What would you have done??? - page 2
Left wrok with yet another big ole hunk of my butt missing...... Last night when I recieved report for m a new orientee, I was told that my baby had an rder for 2 doses of Lasix. She had given the... Read More
Jan 31, '02Hi everyone. I am an RN student, and this discussion makes me so nervous. We have spent a lot of time on legal issues this semester, and all we as students keep hearing is how nasty many doctors get when you question them. My philosophy is that I WILL question any order that doesn't seem right to me because it's my butt on the line, but I hate the fact that we, as nurses, are put in such a position where we have to be made to feel as if we are doing something wrong for thinking in the best interest of the patient. I hate this whole "superiority complex" that many physicians have, and even some nurses in the clinical areas that we as students encounter during our rotations. We are all in this to help the patients....or so I thought......It just makes me nervous that so much of this goes on. I pitty the poor naiive nurse who is unable to stand up to someone of authority out of fear of being reamed out, only to lose his or her license because of an error that could have been prevented. Any suggestions on how to best approach this situation for us students? Thanks!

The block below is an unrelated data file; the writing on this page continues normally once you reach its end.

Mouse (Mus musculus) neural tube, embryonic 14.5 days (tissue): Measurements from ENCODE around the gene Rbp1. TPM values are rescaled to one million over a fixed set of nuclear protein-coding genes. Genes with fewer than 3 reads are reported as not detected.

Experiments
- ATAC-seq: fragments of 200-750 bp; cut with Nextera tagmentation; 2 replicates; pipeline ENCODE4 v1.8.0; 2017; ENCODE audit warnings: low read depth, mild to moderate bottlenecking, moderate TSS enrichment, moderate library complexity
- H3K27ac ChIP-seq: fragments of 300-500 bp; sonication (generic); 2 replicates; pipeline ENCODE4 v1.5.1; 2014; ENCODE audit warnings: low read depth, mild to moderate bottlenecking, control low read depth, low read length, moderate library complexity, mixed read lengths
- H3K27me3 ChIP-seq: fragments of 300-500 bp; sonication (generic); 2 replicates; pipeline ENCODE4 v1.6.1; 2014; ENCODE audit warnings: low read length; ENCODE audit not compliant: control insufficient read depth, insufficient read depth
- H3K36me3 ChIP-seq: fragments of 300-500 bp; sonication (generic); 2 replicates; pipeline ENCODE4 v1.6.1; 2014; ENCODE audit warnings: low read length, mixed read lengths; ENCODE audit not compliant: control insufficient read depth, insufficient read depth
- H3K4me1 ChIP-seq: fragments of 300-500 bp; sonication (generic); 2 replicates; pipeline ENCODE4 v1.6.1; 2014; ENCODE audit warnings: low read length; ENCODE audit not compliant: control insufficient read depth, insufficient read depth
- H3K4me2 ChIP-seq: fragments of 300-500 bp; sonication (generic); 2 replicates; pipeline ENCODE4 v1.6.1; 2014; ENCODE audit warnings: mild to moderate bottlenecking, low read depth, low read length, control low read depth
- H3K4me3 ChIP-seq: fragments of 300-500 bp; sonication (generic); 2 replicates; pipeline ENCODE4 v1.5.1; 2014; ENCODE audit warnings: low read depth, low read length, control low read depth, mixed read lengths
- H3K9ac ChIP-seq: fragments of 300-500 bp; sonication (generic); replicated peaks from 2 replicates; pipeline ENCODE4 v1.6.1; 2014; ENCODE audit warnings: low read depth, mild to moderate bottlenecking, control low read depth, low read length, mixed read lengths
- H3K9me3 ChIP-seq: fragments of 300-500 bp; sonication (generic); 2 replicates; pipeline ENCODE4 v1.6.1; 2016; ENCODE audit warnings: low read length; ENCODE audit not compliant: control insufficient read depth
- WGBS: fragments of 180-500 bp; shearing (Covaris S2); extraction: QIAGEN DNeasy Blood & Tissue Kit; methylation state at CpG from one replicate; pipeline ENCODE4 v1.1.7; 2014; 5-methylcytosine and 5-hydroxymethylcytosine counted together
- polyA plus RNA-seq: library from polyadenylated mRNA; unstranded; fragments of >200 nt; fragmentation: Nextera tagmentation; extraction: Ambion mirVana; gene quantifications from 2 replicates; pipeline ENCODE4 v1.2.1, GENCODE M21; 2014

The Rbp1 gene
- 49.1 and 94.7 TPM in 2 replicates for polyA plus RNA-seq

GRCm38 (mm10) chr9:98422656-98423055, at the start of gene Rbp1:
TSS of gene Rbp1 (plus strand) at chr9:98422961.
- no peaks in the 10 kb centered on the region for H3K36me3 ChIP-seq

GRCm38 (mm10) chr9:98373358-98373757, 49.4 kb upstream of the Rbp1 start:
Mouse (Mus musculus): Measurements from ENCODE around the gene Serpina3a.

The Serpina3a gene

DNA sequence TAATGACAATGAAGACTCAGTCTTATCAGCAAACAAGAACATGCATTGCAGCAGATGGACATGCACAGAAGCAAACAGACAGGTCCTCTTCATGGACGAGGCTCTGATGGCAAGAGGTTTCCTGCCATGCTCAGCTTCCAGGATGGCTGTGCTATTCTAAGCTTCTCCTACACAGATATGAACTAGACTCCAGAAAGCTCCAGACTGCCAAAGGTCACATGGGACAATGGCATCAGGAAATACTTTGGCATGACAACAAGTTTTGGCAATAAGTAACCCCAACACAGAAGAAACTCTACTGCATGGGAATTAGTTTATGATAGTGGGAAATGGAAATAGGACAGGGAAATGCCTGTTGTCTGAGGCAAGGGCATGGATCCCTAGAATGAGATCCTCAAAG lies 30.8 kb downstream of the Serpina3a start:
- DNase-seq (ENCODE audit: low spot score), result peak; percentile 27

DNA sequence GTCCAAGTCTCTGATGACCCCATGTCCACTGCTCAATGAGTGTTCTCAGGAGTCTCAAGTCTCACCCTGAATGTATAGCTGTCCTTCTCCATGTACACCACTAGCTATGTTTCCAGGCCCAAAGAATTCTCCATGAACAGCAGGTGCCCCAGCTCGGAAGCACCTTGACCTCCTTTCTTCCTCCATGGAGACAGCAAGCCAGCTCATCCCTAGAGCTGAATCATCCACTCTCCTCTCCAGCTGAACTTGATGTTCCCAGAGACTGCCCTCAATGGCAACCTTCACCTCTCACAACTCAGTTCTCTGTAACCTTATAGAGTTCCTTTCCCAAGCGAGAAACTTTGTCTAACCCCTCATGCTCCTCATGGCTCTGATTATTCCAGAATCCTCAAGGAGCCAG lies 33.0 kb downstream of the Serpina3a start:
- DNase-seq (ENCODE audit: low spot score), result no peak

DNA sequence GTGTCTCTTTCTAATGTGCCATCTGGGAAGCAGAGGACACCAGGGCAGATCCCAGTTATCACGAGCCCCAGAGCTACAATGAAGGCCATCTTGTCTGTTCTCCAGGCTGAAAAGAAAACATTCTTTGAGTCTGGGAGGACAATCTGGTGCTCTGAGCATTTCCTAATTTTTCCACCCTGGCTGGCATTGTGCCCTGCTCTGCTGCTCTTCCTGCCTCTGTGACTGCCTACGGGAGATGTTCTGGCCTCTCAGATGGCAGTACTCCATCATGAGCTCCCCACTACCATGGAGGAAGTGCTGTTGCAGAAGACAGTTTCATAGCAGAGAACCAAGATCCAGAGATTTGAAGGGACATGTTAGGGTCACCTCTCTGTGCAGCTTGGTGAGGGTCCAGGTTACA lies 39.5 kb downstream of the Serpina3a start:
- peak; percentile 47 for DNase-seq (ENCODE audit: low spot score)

Jan 31, '02I'm not sure what a Neofax is, but I do know that in my hospital if the pharmacy sees an order that is out of line, they call and question the nurse about the order.
When I get an unusual order, I definitely question the doc about it, and will write him up if he acts like a jerk! I will also ask someone to witness my call on a second line if the doc is a notorious A-hole. And document it in the chart that the order was clarified with the doc with a witness (name the witness-ie: M.Jones, RN); and also that you spoke to pharmacy about the order; as that may be the only way to CYA. I don't ever want to lose my license because some doc thinks he's ommnipotent. After those 6 nurses (I think it was in Colorado about 2-3 years ago?) gave the wrong doses of chemo drugs and lost their licenses while following the doctors' orders (I believe the pt. died); I'm very careful about odd orders.
Babynurselsa, that doc didn't take a chunk out of your butt; he just showed you what a real A-hole is. You did the right thing; keep protecting those little babies from mistakes.